As I indicated in my previous post on the closure of the Honest Ed’s retail store in Toronto, gentrification has transformed many parts of the city over the last couple of decades. This has perhaps been most evident in the neighborhood known as Parkdale, in the southwestern part of the city along Queen Street West. Geographers have intensively studied gentrification from many angles and across dozens of case studies, with critical assessments dating back at least to the late Neil Smith’s 1979 article “Toward a Theory of Gentrification” in the Journal of the American Planning Association, and I have used Parkdale as an example to examine this process in my undergraduate courses many times. Typically for this I have assigned an older article by Tom Slater, whose broader work on gentrification in North America and the UK is excellent, titled “Municipally managed gentrification in South Parkdale, Toronto,” published in 2004 in the academic journal The Canadian Geographer. I like Slater’s work on gentrification because of how he defines and examines the process itself, making the point that it is impossible to identify and understand gentrification without locating it, and changes associated with it, in cycles of disinvestment, reinvestment, and displacement, which are also politically contested. Too much gentrification research, and the general discussion of gentrification among the public and policymakers, focuses on the ‘upside’ of the process – the ’emancipatory’ nature of revitalizing neighborhoods, replacing what many see as urban blight, decay, and entrenched crime and poverty with renovated or new housing, trendy spaces of consumption, and safer, more aesthetically appealing public areas. Slater and others who critically examine gentrification argue, however, that this view ignores the displacement of current neighborhood residents that must occur, and centers the perspectives and demands of a narrow set of middle class homeowners and consumers. This is not an argument for drugs, crime, broken windows, and poverty, but instead one that argues for a more inclusive view of the city and neighborhood change that does not fall into the trap of what Slater labels “false choice urbanism,” i.e., positing that cities must choose between gentrification and permanent disinvestment, the former being the supposedly correct choice for moral, political, and economic reasons, the latter giving in to all the worst aspects of urban development and basically giving up on a city or neighborhood.
If this sounds like academic jargon, I can put it more simply by asking two more direct questions: for whom does gentrification work?, and who should have a say in urban and neighborhood development? As Slater puts it in a more recent commentary (surprise! no paywall!), while the mainstream ‘common sense’ view suggests that gentrification and the displacement that comes with it are good and natural for cities, and that cities work best when they facilitate this process, there is still a lot of strong research that takes a more even-handed view of the process as a whole and its broader effects. As he states it, this “new wave of scholarship … understands gentrification as the neighbourhood expression of class inequality, and as structural violence visited upon working class people living in contexts boosted by some as ‘regenerating’ or ‘revitalising’.” To answer the first question posed above then, we could say that from this perspective, gentrification works for middle-class homeowners and city leaders, but not for the working poor and other less affluent urban residents. The second question is a normative and political one, and thus more difficult to answer, but if we are concerned with democratic participation and political equality, the answer to who should have a say would have to be much broader than more affluent newcomers, property developers, and certain segments of urban government.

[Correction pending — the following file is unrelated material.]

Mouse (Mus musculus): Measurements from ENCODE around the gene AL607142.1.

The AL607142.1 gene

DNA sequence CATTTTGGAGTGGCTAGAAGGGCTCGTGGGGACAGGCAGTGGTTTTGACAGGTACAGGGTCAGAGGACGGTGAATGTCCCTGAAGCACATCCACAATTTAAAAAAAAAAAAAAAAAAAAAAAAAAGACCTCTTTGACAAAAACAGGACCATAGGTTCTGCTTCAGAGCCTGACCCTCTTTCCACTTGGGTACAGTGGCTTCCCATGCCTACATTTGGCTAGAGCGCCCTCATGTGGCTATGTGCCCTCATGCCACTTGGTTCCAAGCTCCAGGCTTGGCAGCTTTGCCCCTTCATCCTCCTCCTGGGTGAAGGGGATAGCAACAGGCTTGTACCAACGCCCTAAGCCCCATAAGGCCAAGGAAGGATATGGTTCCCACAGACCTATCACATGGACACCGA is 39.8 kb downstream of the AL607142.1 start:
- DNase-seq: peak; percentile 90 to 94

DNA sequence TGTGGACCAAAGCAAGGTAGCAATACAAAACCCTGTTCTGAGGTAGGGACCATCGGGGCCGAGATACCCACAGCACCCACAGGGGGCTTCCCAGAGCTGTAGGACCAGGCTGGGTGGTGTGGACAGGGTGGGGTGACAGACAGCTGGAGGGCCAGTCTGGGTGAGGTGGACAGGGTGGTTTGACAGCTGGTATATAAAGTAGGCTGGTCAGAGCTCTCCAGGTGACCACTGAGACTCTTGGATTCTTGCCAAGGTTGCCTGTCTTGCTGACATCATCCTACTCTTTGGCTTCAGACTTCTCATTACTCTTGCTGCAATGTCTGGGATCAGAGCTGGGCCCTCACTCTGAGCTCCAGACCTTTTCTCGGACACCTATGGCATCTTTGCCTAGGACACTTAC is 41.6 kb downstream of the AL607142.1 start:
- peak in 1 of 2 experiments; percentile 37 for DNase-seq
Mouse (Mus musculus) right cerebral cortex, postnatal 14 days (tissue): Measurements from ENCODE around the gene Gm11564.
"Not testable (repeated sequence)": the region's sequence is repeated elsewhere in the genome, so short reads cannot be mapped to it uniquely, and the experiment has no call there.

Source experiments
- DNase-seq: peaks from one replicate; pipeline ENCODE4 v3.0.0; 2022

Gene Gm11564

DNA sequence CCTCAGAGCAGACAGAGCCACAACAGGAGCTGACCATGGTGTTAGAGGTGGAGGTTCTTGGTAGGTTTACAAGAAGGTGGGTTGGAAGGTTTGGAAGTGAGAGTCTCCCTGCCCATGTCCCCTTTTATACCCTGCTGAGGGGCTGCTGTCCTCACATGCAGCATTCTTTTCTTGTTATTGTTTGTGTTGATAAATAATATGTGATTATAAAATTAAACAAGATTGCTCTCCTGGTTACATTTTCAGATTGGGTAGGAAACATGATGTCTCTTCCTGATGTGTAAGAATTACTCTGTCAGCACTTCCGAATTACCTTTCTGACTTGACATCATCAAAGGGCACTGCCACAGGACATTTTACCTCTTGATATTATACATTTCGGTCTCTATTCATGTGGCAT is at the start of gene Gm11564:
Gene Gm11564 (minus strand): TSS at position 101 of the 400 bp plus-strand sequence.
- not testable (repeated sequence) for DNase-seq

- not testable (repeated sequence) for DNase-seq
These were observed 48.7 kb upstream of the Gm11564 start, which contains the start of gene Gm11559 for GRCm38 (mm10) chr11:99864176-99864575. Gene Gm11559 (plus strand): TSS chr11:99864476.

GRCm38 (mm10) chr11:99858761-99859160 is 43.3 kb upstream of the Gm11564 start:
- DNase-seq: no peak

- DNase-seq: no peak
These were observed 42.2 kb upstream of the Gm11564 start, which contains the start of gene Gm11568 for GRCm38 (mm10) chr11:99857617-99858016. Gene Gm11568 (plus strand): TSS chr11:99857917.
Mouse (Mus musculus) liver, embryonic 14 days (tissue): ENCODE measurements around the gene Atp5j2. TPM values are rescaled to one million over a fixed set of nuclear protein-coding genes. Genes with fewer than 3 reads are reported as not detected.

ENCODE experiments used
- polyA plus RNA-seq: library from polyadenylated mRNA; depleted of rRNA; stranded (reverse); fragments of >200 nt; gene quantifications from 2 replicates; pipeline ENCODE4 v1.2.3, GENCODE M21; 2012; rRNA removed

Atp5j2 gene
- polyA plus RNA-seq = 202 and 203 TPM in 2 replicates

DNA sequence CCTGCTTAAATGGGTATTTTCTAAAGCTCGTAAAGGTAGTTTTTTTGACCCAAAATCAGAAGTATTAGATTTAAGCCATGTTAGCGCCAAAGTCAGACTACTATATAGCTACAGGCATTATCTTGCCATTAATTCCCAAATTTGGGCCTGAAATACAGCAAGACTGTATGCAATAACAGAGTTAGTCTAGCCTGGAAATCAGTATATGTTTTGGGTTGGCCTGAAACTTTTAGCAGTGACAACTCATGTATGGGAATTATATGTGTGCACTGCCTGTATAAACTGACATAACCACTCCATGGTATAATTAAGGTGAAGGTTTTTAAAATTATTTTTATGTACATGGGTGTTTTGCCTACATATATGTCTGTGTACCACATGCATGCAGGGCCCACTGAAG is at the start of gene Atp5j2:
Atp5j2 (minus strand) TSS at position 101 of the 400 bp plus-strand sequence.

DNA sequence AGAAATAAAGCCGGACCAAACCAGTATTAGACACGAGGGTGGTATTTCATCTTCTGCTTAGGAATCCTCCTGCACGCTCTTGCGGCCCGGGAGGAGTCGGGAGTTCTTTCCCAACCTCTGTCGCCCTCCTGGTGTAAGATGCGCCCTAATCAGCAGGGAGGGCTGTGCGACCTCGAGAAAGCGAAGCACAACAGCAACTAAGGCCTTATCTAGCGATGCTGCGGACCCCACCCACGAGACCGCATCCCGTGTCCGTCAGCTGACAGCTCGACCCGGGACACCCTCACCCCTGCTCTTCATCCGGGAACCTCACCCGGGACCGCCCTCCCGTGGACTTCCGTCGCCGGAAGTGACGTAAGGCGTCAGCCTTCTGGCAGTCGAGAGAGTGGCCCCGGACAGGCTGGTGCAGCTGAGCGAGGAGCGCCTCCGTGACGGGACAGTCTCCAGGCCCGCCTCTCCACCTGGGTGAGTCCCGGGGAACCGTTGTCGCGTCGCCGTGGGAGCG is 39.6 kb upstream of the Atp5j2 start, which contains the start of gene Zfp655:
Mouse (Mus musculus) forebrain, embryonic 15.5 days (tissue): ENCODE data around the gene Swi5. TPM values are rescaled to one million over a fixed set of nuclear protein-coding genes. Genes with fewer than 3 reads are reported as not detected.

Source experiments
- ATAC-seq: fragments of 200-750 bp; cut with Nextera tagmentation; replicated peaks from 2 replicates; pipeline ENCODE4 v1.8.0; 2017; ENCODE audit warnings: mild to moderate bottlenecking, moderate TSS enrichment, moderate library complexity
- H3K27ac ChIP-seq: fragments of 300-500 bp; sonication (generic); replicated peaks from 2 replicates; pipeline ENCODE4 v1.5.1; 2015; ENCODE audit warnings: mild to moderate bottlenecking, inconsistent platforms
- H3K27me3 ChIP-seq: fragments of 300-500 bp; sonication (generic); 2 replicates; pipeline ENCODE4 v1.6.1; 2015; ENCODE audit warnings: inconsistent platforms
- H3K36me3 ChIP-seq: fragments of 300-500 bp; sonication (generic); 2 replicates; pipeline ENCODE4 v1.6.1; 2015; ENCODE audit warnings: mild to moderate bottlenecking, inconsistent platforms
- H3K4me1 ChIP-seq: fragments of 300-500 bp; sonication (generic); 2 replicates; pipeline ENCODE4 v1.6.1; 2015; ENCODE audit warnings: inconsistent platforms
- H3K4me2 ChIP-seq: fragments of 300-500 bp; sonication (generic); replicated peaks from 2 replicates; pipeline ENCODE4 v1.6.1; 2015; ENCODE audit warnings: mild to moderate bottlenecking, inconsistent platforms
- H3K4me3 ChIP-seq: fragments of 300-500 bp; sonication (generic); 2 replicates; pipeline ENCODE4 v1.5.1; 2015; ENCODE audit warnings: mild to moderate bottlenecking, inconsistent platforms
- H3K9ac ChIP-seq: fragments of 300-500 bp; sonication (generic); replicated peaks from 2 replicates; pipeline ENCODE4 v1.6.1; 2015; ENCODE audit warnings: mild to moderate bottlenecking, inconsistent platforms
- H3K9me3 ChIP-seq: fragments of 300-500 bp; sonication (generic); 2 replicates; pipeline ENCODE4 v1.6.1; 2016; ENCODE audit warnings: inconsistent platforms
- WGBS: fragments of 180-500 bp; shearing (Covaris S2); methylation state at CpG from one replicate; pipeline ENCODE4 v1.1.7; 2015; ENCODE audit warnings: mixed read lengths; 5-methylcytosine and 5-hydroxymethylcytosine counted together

Where and how does Parkdale fit into this? In brief, Parkdale has been undergoing intensive gentrification for at least two decades as the neighborhood has become a preferred locale for suburbanites moving back into the city, first-time homebuyers looking for relatively cheap housing, and property developers looking to build or renovate multi-story/multi-unit buildings into more lucrative condominiums. Before the current wave of new homeowners and developers, Parkdale attracted artists, new immigrants, the working poor, and, by the 1970s and 1980s, people with persistent mental health problems who had been deinstitutionalized with cuts to social services and health care. Parkdale provided residents who could afford few other places close to the city center with adequate space for growing families, usable workspace, and relatively low-cost rents. The nature of the built environment, as Slater explains in his article, contributed to this, as large older Victorian homes had been subdivided into multi-unit apartment buildings after a new highway had been built along the lakefront between Lake Ontario and the neighborhood, while plenty of buildings along Queen Street West provided lofts and open spaces for artists, who often form the ‘leading edge’ of gentrification, to work and operate small galleries. By the late 1990s and early 2000s, gentrification was well underway in Parkdale, with new buyers taking on and renovating the older homes and dramatically increasing their value, new small businesses like restaurants and specialty shops opening as the neighborhood gathered buzz as an ‘up-and-coming’ area, and poorer residents being priced out as rents and other daily costs crept upward. The city encouraged this development, and Parkdale became a locus of debate about “cleaning up the city,” with some casting poorer residents as the source of crime and other problems, while those residents resented this characterization and fought to maintain their homes and presence as vital components in the neighborhood they called home.